Both teams must have the opportunity to possess the ball once during the extra period, unless the team that receives the opening kickoff scores a touchdown on its initial possession, in which case it is the winner.
If the team that possesses the ball first scores a field goal on its initial possession, the other team shall have the opportunity to possess the ball. If [that team] scores a touchdown on its possession, it is the winner. If the score is tied after [both teams have a] possession, the team next scoring by any method shall be the winner.
If the score is tied at the end of a 15-minute overtime period, or if [the overtime period’s] initial possession has not ended, another overtime period will begin, and play will continue until a score is made, regardless of how many 15-minute periods are necessary.
That works for me. Consider last year’s NFC Championship Game. Tied at 28 after regulation, the eventual Super Bowl Champion New Orleans Saints won the coin toss and marched about 40 yards. Saints kicker Garrett Hartley sent New Orleans to the Super Bowl connecting on a 44 yard field goal dropping the Minnesota Vikings, 31-28. Brett Favre and the Vikings offense, who had double the yardage of the Saints in regulation, never saw the ball again. Had this new rule been in effect, Favre would’ve had the opportunity to tie or win the game. A shot the Vikings earned.
I’ve got to agree with ESPN NFL analyst Mike Golic. He says this is quite an improvement over the old sudden death rule. But, according to Golic, not good enough. Golic suggested a complete 15 minute quarter should be played until the final gun. The score at the end of the overtime period is the final…..unless both teams are still tied. In which case, you continue playing overtime periods removing three minutes for each extra quarter played until a winner is decided. In other words, after the initial 15 minute overtime is still dead-locked at its conclusion, the following O.T. quarter is cut to 12 minutes….and so on until a winner is clearly decided. If after five O.T. periods both are still dead-locked, then you go to sudden death. I like it.
Talk about “edge of your seat playoff excitement”. That sounds like the ultimate. Maybe, down the line that’ll be the O.T. rule. Now, at least both teams will have a shot.
Only thing I don’t like about the rule change is that it isn’t part of the regular season. Games tied after regulation will still be decided by the old “sudden death” format. That’s going to be a huge flaw if a teams playoff chances hinge on the one game decided in “sudden death”. That is, essentially, a playoff game.
Modify the new rule for the regular season. Have a complete, 15 minute overtime period. If both teams remain tied after the O.T. quarter, then go to the “sudden death” format with the first team scoring, be it a field goal or touchdown, winning the game. Maybe, down the line. We’ll see.
There were plenty of the usual, mundane, sports topics I contemplated writing about Thursday. I’ll get to them eventually. Forgot all about them when I found out Merlin Olsen died earlier that morning losing his battle against a form of lung cancer. He was 69.
Olsen played 15 seasons all for the Los Angeles Rams, never missing a game, was all-pro for 14 of those seasons garnering the Most Valuable Player Award in 1974, before retiring in 1976. He’s STILL the franchise leader in tackles with 915.
For many of you, Olsen is better remembered for his role as Jonathan Garvey on TV’s “Little House on the Prairie” and, later, starring in his own show, “Father Murphy”. Quite honestly, I never watched “Little House on the Prairie” or “Father Murphy”. I do remember his TV work as the pitch-man for FTD Florists and as Dick Enberg’s analyst on NBC-NFL broadcasts.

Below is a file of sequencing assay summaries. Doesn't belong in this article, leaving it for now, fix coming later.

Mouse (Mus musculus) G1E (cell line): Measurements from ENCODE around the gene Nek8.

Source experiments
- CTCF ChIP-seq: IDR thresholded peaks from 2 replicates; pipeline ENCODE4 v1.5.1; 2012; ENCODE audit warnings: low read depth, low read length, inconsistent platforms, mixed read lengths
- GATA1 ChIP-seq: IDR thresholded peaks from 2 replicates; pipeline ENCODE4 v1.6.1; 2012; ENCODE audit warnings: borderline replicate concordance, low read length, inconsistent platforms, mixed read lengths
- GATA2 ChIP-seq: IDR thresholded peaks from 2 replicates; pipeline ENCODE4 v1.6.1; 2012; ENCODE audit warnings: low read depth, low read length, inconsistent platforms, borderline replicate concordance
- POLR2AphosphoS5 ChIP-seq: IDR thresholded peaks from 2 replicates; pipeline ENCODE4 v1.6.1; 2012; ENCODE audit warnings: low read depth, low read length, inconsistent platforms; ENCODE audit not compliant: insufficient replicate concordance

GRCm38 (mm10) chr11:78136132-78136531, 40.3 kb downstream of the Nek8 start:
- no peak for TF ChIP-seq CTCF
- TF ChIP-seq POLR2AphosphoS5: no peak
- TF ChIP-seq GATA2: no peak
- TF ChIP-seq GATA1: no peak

My fondest memories of Merlin Olsen are, as a little kid in the 1970‘s, about going to the Los Angeles Memorial Coliseum on Sunday afternoons in the Fall and watching big number 74 stuff opposing running backs forcing teams to pass which enabled him and guys like Jack Youngblood and Fred Dryer to terrorize opposing quarterbacks. That was the era of the second incarnation of the “Fearsome Foursome”. Olsen and Larry Brooks were the interior defensive tackles with Youngblood and Dryer working either end of the line. Olsen IS the only link to both incarnations.
Back to the 70’s. It was an incredible time to be a Los Angeles Rams fan. Beginning in 1973, the Rams won an NFL-record seven straight NFC Western Division Titles. For the first four titles, Olsen was the leader on a Rams team that, defensively, would beat down opposing teams no matter what offensive super-star any team would challenge the Rams defense with. The Cowboys with Roger Staubach, Drew Pearson and Tony Dorsett. The Bills and O.J. Simpson. The Vikings with Fran Tarkenton and Chuck Foreman, the Cardinals and Jim Hart. The Steelers with Bradshaw, Swann, Stallworth and Harris. I’d always look forward to listening to the Rams Theme Song played by the Rams Band after big plays and wins. Was also fun to watch “Archy”, the ARCO Mascot, dance on the Coliseum scoreboard after big plays and scores. The following Monday morning, it was always a treat to re-live the game reading about it and cutting out the photographs in the L.A. Times and Herald Examiner sports sections.
I remember Merlin Olsen never danced after making a big tackle or quarterback sack never gloating over his victim like today‘s players seem to do as if it‘s part of the game. Many times Olsen would give his victim a helping hand off the turf and a pat on the behind. All the Rams defensive players followed his lead. Win or lose at the end of a game, Olsen was the first at mid-field to shake the opponents hands. Olsen respected the game and those who played it.
Olsen was genuinely a good guy on and off the field. The first TV interview I conducted as a broadcast journalism student was with Merlin Olsen. He was taking part in a celebrity fund-raiser golf event in Buena Park, California. To tell you how long ago that was………Ronald Reagan was President.